Design Hacks - The Talk

I write a lot about user research - generally tips and tricks for people who don't have much experience with it. The reason for this should be obvious. Understanding your user, by any means necessary, is always the first step in creating a compelling product.

Seriously, you can't build a product without understanding the problem you're solving and the people for whom you're solving it. Various forms of research are the best way of understanding people who aren't you. It's really as simple as that.

But I've also seen another common problem. A whole lot of folks have learned how to go out and listen to their customers and understand problems, but they still make bad, hard to use products that don't really solve a problem. It turns out that, while learning your users problems is a necessary first step, it's not the only step.

You also have to be able to create something that people understand and want to use, and you don't do that by simply trying random ideas until one of them sticks unless you have an infinite number of monkeys and typewriters. If you are constrained with respect to monkeys, typewriters, or VC funding, you might want a little guidance on what to do once you understand the problem.

Getting your design closer to right on the first, second, or third try will speed things up considerably. It's hard to learn anything from a badly designed, unusable product other than the fact that people hate badly designed, unusable products. And believe me, that lesson has been learned. Kind of a lot.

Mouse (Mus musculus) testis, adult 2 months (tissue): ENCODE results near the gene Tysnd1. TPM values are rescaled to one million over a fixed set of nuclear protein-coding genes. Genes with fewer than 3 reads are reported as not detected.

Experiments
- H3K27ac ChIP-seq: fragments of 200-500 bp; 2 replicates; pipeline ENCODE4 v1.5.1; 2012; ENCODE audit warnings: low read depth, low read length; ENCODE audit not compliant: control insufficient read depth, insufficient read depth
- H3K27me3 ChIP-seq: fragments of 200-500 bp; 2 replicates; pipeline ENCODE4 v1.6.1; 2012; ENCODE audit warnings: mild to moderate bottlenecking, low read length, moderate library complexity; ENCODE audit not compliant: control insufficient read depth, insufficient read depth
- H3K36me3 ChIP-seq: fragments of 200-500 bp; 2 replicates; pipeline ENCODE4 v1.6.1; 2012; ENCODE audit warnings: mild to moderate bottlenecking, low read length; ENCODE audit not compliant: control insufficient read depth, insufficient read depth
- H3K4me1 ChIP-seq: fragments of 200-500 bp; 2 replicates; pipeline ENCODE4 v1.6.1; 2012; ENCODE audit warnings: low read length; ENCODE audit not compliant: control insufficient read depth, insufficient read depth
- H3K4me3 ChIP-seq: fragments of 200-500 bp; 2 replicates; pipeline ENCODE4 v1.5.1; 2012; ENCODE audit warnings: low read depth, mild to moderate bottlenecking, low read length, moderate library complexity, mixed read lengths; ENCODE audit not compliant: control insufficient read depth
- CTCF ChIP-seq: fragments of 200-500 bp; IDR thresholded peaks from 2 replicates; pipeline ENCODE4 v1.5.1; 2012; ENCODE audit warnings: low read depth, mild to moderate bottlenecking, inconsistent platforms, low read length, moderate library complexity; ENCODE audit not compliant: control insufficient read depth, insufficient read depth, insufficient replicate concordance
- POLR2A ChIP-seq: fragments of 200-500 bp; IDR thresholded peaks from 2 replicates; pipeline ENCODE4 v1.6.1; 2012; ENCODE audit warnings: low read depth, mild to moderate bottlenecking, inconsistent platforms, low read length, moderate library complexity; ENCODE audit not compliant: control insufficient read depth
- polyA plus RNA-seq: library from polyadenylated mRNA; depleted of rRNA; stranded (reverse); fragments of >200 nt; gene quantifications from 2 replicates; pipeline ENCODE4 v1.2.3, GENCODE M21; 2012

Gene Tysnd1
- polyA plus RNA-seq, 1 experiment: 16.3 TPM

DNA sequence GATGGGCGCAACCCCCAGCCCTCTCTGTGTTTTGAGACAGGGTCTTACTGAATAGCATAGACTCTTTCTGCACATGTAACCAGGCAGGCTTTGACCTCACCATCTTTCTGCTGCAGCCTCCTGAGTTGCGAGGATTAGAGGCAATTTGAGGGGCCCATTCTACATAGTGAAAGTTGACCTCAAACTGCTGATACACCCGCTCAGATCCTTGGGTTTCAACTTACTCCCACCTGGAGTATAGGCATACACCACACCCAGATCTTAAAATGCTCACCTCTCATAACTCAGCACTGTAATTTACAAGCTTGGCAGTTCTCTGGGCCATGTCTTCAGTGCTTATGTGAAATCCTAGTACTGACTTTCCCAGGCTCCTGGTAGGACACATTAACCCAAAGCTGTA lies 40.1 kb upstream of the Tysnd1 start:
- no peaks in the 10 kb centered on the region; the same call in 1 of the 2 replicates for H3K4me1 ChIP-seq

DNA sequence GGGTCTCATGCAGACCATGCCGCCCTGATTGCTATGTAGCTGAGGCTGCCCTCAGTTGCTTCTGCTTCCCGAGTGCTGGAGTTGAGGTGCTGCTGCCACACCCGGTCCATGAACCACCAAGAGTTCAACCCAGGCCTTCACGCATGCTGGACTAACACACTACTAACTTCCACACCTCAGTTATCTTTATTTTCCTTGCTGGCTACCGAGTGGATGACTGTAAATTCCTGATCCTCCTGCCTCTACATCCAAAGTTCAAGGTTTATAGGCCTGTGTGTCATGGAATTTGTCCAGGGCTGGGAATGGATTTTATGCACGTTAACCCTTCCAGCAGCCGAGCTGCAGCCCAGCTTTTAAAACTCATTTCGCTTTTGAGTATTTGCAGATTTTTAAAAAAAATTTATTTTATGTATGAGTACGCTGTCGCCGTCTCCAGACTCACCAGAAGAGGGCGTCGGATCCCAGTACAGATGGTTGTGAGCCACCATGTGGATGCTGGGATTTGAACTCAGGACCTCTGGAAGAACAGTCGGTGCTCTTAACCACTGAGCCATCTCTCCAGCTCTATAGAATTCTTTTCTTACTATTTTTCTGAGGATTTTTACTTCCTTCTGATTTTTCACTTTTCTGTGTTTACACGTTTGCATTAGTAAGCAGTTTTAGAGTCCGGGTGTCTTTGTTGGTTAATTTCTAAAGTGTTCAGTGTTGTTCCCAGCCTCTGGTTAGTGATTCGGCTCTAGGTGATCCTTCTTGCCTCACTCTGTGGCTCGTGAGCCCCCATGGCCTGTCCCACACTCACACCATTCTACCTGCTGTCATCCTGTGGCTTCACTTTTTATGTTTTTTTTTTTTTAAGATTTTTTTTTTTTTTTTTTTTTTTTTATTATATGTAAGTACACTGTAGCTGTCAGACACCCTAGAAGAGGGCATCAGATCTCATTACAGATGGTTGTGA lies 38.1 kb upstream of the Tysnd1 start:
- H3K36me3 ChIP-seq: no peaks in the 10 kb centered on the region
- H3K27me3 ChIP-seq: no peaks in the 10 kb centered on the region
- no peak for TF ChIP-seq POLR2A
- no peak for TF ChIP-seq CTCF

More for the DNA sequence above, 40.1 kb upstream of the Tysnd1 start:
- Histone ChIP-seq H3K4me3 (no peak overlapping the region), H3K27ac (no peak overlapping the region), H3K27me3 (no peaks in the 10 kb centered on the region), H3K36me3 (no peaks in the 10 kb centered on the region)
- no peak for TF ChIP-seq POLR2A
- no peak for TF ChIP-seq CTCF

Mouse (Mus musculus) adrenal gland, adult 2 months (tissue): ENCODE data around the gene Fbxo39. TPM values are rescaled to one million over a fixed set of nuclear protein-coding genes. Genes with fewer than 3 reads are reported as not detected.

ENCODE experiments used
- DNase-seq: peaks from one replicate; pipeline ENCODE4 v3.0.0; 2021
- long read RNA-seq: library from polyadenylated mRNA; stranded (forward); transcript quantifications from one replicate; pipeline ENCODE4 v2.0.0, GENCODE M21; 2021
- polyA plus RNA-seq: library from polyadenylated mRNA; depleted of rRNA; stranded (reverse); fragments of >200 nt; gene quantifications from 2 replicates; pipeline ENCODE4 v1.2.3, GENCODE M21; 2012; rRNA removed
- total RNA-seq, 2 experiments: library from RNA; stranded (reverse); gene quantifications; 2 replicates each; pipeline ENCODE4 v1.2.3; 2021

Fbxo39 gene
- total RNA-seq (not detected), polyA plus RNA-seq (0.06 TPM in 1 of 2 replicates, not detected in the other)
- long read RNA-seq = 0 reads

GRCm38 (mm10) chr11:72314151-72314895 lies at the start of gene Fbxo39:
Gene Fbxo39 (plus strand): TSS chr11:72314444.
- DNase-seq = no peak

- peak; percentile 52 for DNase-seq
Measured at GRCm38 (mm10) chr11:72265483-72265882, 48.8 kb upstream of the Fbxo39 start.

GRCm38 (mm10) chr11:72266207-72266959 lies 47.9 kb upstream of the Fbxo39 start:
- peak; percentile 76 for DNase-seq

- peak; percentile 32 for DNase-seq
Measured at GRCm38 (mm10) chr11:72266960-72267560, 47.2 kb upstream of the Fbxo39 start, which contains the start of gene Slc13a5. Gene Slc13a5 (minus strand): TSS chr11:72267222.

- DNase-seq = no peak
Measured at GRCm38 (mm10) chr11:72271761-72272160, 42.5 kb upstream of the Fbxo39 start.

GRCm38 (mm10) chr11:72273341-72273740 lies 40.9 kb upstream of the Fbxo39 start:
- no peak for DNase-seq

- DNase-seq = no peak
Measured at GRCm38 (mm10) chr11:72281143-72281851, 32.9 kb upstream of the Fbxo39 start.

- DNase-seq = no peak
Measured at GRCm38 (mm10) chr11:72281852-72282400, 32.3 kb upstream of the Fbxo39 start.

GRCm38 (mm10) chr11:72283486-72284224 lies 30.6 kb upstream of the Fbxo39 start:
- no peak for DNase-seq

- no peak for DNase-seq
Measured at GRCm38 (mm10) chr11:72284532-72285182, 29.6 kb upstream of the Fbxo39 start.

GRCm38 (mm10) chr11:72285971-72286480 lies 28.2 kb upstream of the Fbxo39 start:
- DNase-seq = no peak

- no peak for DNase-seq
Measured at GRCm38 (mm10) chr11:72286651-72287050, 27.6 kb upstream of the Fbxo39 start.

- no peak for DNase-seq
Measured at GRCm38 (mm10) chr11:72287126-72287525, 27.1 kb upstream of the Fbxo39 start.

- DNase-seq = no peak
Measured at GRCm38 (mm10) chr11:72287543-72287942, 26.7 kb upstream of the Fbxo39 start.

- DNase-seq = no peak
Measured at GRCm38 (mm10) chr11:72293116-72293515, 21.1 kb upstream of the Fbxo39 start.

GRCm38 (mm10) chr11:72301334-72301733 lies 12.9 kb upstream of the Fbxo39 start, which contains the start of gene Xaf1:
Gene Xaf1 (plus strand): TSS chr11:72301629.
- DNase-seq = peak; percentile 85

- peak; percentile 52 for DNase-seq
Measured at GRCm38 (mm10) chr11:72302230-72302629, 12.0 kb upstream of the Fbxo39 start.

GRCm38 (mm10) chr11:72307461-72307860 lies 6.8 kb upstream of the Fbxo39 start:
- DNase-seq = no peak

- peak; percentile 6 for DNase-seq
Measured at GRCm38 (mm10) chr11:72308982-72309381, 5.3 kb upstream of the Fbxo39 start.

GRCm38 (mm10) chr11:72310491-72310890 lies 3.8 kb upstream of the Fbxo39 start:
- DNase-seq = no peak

That's why I'll be giving a talk at Lean Startup Circle on Wednesday, March 20th. It starts at 6:30.  There will be other interesting speakers, as well. You can sign up here: http://sanfrancisco.leanstartupcircle.com/events/102633722/

I'll be talking about Design Hacks. These will include a few general tips on producing a good design. It will also include some (free) resources for getting good design ideas. Time permitting, it will include an example or two of how to think about new features for your product in a way that makes them easier to design.

This talk is NOT for design experts. Sorry, you'll be bored out of your minds.

This talk is perfect for founders and engineers who don't have experience with turning what they know about their users into useful designs. And, as always, I'll be hanging around afterward to answer specific questions about your products.

Once again, to see the talk, sign up here: You can sign up here: http://sanfrancisco.leanstartupcircle.com/events/102633722/

If you want to hear about future events where I'll be speaking, you can follow me on Twitter.
If you like to read about things like Design Hacks, the book is available for pre-order.